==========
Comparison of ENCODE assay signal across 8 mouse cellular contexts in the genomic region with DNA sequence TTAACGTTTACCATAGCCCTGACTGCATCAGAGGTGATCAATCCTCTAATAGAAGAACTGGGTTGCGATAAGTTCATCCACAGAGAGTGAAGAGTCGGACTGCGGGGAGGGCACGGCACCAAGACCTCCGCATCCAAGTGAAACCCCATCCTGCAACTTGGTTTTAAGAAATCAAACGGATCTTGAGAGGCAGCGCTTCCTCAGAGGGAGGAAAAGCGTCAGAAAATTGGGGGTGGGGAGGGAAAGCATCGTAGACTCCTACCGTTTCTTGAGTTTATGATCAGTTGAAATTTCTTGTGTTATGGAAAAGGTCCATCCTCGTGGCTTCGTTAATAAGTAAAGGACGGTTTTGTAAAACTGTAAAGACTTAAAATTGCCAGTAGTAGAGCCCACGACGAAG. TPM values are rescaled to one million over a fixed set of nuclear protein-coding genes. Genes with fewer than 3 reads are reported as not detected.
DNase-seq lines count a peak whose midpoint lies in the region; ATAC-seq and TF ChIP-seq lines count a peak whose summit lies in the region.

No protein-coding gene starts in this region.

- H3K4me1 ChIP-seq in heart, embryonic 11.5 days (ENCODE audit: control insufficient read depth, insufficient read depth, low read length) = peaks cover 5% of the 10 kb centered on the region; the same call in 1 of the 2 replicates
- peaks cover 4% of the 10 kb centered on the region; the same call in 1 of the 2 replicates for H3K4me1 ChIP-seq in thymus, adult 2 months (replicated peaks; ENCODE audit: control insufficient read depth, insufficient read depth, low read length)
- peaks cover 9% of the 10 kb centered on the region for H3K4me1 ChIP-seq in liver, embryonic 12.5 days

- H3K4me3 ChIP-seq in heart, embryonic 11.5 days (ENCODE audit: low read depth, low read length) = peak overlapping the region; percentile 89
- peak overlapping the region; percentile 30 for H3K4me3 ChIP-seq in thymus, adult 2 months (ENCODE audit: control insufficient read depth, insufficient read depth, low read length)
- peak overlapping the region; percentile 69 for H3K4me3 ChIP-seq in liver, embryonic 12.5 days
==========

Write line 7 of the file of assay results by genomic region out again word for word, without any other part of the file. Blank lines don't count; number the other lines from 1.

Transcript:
- H3K4me3 ChIP-seq in heart, embryonic 11.5 days (ENCODE audit: low read depth, low read length) = peak overlapping the region; percentile 89